‘Just listening puts a big smile on my face’: Haruki Murakami on Charlie Parker
Murakami is well-known as a jazz aficionado, and Charlie Parker has had a long influence on his writing – as this playful, never previously published essay about the musician demonstrates. Murakami also writes about Bird in his new short story collection, First Person Singular.
The musicians featured on the Bird and Diz album were a strange mix to be sure. Dizzy Gillespie and bassist Curley Russell were solid and steady professionals. But then the producer, Norman Granz, brought drummer Buddy Rich to the impromptu session, and Bird (Parker) invited Thelonious Monk, who was out of work at the time. It was a cobbled-together quintet that seemed to have little in common.
Buddy Rich was the most popular drummer of the day, a musician of unparalleled technique who commanded equally eye-popping fees. In sharp contrast, Monk’s avant-garde music still mystified most people: lacking fans and gigs, he went his silent way playing what he liked. Anyone could have predicted their styles would be like oil and water. Uncomprehending and uninterested in what the other guy was all about, they simply did their own thing, pursuing their own musical goals.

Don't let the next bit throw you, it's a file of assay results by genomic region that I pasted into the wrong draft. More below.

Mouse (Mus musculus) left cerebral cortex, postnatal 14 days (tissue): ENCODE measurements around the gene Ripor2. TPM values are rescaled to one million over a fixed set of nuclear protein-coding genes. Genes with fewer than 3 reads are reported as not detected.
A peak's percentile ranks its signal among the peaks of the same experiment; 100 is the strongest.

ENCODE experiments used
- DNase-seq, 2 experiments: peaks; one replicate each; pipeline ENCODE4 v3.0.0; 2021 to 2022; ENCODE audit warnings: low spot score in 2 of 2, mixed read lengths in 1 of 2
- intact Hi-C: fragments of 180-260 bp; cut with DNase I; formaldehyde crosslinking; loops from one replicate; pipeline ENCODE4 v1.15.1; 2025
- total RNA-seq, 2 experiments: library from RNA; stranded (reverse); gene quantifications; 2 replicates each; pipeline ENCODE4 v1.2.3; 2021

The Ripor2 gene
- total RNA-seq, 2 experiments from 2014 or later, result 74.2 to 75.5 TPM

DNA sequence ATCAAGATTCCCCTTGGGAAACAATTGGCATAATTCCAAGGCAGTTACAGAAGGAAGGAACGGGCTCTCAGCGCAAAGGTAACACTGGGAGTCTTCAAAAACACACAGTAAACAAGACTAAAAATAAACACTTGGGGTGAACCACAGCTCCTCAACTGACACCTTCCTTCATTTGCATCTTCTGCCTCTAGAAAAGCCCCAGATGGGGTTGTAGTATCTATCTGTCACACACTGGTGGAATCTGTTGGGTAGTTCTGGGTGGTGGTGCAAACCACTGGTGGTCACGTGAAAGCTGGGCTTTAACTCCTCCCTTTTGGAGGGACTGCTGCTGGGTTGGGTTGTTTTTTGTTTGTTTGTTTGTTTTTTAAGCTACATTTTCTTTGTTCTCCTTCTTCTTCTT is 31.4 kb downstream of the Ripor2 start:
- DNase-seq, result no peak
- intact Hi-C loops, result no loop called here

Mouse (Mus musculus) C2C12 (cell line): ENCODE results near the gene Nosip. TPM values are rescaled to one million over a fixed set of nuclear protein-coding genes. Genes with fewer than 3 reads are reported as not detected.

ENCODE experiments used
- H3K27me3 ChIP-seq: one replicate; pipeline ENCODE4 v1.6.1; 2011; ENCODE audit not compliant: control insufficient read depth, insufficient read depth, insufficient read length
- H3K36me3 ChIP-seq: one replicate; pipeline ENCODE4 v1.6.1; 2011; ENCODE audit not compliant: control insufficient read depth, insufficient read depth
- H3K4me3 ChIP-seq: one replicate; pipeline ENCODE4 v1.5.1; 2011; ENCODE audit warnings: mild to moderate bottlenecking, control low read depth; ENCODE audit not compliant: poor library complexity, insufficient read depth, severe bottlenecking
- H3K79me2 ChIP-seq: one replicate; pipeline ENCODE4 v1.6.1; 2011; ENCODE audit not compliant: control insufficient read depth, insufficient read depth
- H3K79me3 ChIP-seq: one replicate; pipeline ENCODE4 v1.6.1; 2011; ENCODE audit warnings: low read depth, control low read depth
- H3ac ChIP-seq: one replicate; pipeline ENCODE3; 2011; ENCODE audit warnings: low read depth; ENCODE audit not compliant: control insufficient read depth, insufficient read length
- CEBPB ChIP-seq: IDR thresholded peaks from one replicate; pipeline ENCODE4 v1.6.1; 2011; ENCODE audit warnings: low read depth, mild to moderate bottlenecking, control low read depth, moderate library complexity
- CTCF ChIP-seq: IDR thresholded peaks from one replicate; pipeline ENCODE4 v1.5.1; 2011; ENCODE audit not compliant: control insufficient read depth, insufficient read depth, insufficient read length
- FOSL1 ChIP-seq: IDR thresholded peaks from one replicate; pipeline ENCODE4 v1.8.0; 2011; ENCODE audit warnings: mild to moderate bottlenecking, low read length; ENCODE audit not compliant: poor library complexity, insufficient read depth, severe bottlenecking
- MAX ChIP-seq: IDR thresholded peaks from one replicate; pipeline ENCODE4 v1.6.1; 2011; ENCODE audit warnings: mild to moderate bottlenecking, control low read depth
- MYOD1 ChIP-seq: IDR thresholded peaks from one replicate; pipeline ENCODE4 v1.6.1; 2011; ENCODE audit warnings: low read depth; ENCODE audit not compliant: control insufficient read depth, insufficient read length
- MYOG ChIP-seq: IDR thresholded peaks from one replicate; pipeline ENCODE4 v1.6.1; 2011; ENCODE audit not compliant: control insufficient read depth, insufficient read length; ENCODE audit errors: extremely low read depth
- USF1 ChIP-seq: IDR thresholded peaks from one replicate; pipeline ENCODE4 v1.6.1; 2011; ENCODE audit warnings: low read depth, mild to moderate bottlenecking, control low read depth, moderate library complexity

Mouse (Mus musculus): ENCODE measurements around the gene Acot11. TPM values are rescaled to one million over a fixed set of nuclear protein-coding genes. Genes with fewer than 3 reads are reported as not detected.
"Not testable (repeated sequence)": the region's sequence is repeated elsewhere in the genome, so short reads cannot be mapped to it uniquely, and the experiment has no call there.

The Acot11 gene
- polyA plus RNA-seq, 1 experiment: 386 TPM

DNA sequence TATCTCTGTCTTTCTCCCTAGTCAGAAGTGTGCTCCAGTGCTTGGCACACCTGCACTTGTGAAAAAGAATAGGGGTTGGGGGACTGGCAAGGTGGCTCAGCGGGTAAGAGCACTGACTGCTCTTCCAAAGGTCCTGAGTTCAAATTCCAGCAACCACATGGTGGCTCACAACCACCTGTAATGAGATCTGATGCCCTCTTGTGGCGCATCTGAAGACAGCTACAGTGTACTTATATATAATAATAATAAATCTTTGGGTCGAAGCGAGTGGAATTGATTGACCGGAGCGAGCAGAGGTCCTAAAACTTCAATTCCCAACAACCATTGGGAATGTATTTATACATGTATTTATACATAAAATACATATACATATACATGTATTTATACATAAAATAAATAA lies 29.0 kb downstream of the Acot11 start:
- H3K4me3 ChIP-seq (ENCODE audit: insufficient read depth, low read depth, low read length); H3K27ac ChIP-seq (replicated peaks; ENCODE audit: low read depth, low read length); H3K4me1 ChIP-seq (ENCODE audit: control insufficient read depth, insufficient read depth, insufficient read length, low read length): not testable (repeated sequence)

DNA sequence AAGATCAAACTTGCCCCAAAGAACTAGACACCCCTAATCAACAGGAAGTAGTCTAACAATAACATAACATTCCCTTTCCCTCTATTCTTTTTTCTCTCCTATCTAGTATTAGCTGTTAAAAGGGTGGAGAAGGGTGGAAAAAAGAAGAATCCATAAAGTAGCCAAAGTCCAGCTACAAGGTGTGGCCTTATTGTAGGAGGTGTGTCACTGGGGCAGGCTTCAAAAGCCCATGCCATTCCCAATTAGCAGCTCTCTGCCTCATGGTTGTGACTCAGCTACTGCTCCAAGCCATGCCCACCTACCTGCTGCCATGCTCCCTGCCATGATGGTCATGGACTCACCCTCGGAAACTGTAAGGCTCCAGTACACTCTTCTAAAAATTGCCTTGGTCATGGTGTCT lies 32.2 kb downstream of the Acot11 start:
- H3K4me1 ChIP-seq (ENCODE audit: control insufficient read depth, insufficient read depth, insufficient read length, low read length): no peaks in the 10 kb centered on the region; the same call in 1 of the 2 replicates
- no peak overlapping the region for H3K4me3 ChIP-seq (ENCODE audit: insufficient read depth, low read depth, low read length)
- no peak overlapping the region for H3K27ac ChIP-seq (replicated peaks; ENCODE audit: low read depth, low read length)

Although Rich’s drumming definitely annoys at times, if you listen closely you come to realize that it never interferes with the music as a whole. That is because he is so adept at pulling back at those critical junctures when the other musicians step forward. He wasn’t a star drummer for nothing, after all. This may speak to Norman Granz’s rare talent as a producer. Just listening to the brushes caress the cymbals in the introduction to “Bloomdido,” the first cut on Bird and Diz, puts a big smile on my face. Not bad, huh?
I planned to write about Charlie Parker, but I ended up writing about Buddy Rich instead.